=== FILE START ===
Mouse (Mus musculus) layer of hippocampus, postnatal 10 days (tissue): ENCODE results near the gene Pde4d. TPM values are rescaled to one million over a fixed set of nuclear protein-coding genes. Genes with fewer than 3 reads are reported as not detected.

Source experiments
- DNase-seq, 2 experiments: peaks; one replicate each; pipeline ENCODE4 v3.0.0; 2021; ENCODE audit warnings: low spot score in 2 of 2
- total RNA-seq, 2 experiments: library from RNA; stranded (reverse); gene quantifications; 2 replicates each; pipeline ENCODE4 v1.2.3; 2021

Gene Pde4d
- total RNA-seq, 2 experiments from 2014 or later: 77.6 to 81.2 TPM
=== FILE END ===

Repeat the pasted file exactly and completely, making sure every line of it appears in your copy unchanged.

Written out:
Mouse (Mus musculus) layer of hippocampus, postnatal 10 days (tissue): ENCODE results near the gene Pde4d. TPM values are rescaled to one million over a fixed set of nuclear protein-coding genes. Genes with fewer than 3 reads are reported as not detected.

Source experiments
- DNase-seq, 2 experiments: peaks; one replicate each; pipeline ENCODE4 v3.0.0; 2021; ENCODE audit warnings: low spot score in 2 of 2
- total RNA-seq, 2 experiments: library from RNA; stranded (reverse); gene quantifications; 2 replicates each; pipeline ENCODE4 v1.2.3; 2021

Gene Pde4d
- total RNA-seq, 2 experiments from 2014 or later: 77.6 to 81.2 TPM